RENEW and Ministry of Education collaborate to improve menstrual health management

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On May 11 2021, Respect, Educate, Nurture and Empower Women (RENEW) and Ministry of Education signed a memorandum of understanding (MoU) to promote adolescent sexual health and rights, and menstrual health management among girls and adolescents.

The MoU signed by RENEW and Ministry of Education aimed to combat sexual and gender-based violence, strengthen psychosocial support, and provide education on sexual reproductive health and rights. 

During the signing, education secretary, Karma Tshering, said that menstrual health management is aimed at improving outcomes on education, health, and gender equality for girls and women.

Under the MoU, one of the first projects is to distribute reusable sanitary napkins to schools and nunneries. As a pilot project, reusable sanitary napkins will be distributed to girls in Genekha Lower Secondary School and Khasadrapchu Middle Secondary School in Thimphu.

Her Royal Highness Ashi Eeuphelma Choden Wangchuck joined the call for menstrual health management and graciously consented to be the Patron of Red Dot Bhutan.

Red Dot is a project under the Ministry of Education in collaboration with UNICEF & SNV to raise awareness on the menstrual challenges faced by women and girls, as well as seeking solutions to address the challenges. Ministry of Health, Save the Children (SCF), UNFPA work in close partnership with the ministry, while RENEW went aboard the project yesterday.

Under the Royal Patronage of Her Royal Highness Ashi Eeuphelma Choden Wangchuck, Red Dot Bhutan endeavours to make menstrual mealth and hygiene a priority in the country.

Below is the message from the Royal Patron, Her Royal Highness Ashi Eeuphelma Choden Wangchuck:

To raise awareness on the challenges women and girls worldwide face due to menstruation and highlights solutions to address these challenges, Bhutan started observing the Menstrual Hygiene Day in 2015.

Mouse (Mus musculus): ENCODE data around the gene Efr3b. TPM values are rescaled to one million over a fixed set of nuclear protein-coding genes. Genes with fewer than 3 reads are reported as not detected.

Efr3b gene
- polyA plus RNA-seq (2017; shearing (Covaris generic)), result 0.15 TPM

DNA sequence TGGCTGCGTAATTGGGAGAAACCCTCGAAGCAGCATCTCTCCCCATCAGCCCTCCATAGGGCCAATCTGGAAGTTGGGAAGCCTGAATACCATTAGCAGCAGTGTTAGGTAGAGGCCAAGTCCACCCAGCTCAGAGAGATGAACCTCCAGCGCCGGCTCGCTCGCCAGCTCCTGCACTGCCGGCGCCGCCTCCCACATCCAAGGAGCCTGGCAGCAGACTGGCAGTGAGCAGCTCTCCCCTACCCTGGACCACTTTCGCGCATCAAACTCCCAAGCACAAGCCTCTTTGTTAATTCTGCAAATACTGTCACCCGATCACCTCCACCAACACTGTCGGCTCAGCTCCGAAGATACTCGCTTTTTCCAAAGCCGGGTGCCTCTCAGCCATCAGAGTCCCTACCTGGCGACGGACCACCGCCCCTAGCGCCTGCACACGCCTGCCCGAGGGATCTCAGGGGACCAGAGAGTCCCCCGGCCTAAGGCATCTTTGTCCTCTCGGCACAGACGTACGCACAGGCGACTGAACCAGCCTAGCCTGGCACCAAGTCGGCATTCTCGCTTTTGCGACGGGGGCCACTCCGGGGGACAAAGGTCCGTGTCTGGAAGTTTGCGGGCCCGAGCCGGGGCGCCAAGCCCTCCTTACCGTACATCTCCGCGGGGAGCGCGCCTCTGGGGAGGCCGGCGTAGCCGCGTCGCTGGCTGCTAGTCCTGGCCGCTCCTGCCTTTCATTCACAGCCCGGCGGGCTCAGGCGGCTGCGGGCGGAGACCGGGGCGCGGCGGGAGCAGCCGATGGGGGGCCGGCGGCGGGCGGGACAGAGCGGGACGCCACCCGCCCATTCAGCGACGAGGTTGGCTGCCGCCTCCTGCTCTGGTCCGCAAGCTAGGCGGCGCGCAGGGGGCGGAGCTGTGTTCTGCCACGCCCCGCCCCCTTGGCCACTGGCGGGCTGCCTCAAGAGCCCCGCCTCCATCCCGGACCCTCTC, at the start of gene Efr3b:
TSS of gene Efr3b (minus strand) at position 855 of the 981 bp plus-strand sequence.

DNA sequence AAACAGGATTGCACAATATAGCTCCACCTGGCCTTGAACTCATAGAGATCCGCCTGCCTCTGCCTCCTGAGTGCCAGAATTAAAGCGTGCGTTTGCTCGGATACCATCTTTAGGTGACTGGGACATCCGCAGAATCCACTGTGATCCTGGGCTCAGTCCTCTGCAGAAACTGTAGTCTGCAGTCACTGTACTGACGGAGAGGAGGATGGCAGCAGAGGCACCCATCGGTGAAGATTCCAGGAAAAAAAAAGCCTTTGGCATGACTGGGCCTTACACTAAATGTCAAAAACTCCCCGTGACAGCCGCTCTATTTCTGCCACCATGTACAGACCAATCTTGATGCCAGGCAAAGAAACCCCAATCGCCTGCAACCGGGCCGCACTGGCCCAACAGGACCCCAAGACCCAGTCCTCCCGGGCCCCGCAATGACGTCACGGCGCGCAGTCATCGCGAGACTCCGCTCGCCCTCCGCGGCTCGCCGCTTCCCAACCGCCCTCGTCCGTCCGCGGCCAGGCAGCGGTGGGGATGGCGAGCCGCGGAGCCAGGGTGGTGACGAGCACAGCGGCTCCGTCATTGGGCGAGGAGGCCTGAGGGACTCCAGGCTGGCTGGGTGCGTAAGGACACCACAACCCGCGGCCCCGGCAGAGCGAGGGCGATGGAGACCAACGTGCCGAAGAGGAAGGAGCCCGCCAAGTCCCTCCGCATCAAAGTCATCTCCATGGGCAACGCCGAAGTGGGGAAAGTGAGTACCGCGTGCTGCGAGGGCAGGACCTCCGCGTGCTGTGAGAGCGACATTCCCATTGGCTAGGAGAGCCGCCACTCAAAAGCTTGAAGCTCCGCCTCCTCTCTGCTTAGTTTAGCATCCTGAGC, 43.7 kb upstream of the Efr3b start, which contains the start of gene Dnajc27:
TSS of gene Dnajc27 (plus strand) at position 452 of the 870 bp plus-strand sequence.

Bhutan completed five years of observing Menstrual Hygiene Day in 2020, a milestone in our efforts to raise awareness on menstrual hygiene. As the country embarks on a new cycle of raising awareness and actions on menstrual hygiene management, I call on all to renew your efforts and support the efforts the Government and partners have been making towards menstrual hygiene.

The COVID-19 pandemic has exacerbated menstruation-related challenges women and girls face around the world and the need to address these challenges have become more urgent and pronounced. We have made good progress in ensuring access and availability of menstrual hygiene products and in destigmatizing the taboos around menstruation.

However, much needs to be done. 

Gender inequality, discriminatory social norms, cultural taboos, poverty, and lack of basic services often cause girls' and women's menstrual health and hygiene needs to go unmet. These issues have far-reaching negative impacts on the lives of those who menstruate: restricting their mobility, freedom, and choices; affecting attendance and participation in school and community life; compromising their safety; and causing stress and anxiety.